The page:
and loans
4,351,126     88,009 2,670,390    104,231     94,993    243,168    240,542    177,833     53,725     26,795     57,330    132,586    461,524
Securities held outright1 4,160,521     84,160 2,553,576     99,673     90,839    232,534    229,991    170,046     51,317     25,497     54,804    126,772    441,311
U.S. Treasury securities 2,440,637     49,370 1,497,974     58,470     53,288    136,409    134,917     99,752     30,104     14,957     32,149     74,367    258,881
Bills2          0          0          0          0          0          0          0          0          0          0          0          0          0
Notes and bonds3 2,440,637     49,370 1,497,974     58,470     53,288    136,409    134,917     99,752     30,104     14,957     32,149     74,367    258,881
Federal agency debt securities2     41,562        841     25,509        996        907      2,323      2,298      1,699        513        255        547      1,266      4,409
Mortgage-backed securities4 1,678,322     33,949 1,030,093     40,207     36,644     93,803     92,777     68,595     20,701     10,285     22,107     51,139    178,021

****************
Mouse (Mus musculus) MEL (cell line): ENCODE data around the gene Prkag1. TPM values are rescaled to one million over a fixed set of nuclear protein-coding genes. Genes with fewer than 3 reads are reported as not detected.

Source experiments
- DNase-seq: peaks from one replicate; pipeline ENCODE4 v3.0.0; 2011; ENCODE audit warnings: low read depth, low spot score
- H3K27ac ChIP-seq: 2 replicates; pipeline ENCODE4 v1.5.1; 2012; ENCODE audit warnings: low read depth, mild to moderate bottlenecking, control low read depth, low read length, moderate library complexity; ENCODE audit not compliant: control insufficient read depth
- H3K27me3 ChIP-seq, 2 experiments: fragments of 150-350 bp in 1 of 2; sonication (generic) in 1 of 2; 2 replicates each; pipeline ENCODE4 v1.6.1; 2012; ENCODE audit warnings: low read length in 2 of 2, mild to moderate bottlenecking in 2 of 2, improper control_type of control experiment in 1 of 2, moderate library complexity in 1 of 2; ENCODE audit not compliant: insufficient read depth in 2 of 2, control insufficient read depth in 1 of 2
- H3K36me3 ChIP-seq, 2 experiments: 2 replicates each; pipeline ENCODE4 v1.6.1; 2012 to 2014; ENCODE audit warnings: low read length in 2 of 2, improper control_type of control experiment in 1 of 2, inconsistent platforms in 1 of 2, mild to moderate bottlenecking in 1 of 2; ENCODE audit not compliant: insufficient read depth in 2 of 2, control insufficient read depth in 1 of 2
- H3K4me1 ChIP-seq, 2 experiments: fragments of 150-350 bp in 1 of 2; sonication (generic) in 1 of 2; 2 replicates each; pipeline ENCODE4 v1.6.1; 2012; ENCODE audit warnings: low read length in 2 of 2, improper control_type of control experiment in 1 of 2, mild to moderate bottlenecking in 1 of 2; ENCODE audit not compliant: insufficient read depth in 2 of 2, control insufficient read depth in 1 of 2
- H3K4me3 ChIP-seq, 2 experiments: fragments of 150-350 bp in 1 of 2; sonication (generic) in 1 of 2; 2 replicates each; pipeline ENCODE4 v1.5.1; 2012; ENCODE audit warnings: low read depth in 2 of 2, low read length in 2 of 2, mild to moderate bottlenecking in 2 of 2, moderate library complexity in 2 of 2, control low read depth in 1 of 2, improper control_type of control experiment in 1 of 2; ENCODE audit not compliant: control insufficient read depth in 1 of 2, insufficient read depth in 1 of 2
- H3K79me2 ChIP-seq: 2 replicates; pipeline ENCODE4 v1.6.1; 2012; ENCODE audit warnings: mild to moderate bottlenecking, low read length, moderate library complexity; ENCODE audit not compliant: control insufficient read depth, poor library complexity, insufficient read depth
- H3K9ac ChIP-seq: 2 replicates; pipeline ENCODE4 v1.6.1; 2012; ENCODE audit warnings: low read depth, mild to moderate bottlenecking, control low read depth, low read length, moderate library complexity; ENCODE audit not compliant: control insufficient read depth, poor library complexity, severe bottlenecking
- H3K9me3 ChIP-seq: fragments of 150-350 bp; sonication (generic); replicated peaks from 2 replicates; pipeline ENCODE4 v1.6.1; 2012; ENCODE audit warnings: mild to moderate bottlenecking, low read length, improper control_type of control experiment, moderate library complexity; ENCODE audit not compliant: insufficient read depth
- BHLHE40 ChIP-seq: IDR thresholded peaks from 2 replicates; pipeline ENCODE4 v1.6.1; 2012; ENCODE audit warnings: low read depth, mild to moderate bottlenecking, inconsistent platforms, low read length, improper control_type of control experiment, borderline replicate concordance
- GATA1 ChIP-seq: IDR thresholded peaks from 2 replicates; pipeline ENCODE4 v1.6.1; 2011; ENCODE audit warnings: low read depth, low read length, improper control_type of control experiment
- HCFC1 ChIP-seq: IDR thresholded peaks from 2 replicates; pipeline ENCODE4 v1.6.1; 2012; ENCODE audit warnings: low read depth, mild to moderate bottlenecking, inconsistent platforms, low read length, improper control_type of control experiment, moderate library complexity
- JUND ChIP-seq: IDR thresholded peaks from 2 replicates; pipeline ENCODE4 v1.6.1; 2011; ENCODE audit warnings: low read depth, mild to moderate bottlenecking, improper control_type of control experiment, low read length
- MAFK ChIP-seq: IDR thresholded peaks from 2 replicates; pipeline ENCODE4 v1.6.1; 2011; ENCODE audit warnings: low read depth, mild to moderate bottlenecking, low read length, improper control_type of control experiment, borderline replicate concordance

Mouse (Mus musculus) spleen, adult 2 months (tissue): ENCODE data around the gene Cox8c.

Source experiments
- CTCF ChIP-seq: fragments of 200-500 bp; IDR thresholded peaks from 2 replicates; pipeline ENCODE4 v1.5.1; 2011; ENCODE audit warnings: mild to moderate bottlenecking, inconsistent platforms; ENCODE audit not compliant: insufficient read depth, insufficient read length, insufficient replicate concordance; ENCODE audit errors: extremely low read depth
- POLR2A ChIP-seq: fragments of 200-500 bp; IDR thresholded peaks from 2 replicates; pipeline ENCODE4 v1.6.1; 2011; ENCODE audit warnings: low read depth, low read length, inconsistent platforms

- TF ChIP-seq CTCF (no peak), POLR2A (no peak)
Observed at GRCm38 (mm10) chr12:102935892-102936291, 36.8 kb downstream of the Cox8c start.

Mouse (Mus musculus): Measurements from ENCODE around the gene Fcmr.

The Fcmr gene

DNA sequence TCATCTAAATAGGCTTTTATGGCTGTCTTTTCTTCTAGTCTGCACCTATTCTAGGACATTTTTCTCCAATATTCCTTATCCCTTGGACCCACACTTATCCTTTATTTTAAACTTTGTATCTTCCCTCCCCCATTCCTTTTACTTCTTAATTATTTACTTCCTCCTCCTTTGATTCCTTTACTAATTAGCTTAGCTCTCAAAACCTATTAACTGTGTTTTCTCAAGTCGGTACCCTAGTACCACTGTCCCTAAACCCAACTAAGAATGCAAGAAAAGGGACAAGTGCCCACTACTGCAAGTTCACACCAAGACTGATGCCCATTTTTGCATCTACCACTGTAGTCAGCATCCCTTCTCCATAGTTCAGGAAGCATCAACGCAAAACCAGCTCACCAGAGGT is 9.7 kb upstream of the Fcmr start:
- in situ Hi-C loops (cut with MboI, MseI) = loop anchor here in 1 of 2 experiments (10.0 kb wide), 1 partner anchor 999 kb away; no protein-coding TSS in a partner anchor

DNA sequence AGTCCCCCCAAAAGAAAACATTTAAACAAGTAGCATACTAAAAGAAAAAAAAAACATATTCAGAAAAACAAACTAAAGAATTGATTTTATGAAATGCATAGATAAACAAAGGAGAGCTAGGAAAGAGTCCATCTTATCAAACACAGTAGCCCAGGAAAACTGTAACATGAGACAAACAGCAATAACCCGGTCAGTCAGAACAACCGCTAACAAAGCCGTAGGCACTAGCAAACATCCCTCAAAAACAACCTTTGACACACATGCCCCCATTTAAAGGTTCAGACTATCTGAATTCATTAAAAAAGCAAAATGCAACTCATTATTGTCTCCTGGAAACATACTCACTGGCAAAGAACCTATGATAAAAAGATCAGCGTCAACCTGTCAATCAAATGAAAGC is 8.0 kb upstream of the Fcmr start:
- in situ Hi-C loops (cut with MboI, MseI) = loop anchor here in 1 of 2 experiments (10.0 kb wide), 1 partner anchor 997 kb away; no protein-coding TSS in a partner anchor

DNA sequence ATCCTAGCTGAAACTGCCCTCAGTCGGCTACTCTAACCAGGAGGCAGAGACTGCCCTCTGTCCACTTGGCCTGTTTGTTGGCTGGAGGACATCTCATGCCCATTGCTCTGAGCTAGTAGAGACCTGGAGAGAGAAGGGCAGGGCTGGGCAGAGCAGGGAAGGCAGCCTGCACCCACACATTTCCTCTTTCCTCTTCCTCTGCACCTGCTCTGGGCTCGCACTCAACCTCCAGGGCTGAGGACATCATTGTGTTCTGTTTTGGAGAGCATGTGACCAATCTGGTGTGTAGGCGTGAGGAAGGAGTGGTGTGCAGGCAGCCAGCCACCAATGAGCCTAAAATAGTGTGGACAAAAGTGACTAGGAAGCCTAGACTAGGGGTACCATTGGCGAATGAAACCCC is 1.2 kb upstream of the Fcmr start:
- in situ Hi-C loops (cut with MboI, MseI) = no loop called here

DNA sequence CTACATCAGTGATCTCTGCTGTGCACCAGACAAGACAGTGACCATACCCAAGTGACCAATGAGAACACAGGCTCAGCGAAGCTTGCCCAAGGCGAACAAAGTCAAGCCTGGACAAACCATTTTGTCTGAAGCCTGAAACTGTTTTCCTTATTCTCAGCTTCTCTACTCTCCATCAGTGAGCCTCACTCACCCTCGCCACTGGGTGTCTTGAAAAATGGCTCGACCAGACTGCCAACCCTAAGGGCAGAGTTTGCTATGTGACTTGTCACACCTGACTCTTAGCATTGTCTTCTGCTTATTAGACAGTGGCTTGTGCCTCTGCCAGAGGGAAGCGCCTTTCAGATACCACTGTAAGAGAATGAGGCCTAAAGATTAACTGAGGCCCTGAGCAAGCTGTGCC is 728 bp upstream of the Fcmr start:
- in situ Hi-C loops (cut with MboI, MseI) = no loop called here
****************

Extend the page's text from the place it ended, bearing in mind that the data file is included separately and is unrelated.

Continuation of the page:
Unamortized premiums on securities held outright5    208,907      4,226    128,220      5,005      4,561     11,676     11,548      8,538      2,577      1,280      2,752      6,365     22,159
Unamortized discounts on securities held outright5    -18,654       -377    -11,449       -447       -407     -1,043     -1,031       -762       -230       -114       -246       -568     -1,979
Repurchase agreements6          0          0          0          0          0          0          0          0          0          0          0          0          0
Loans        352          1         44          0          0          0         34         11         61        132         20         17         33
Net portfolio holdings of Maiden
Lane LLC7      1,665          0      1,665          0          0          0          0          0          0          0          0          0          0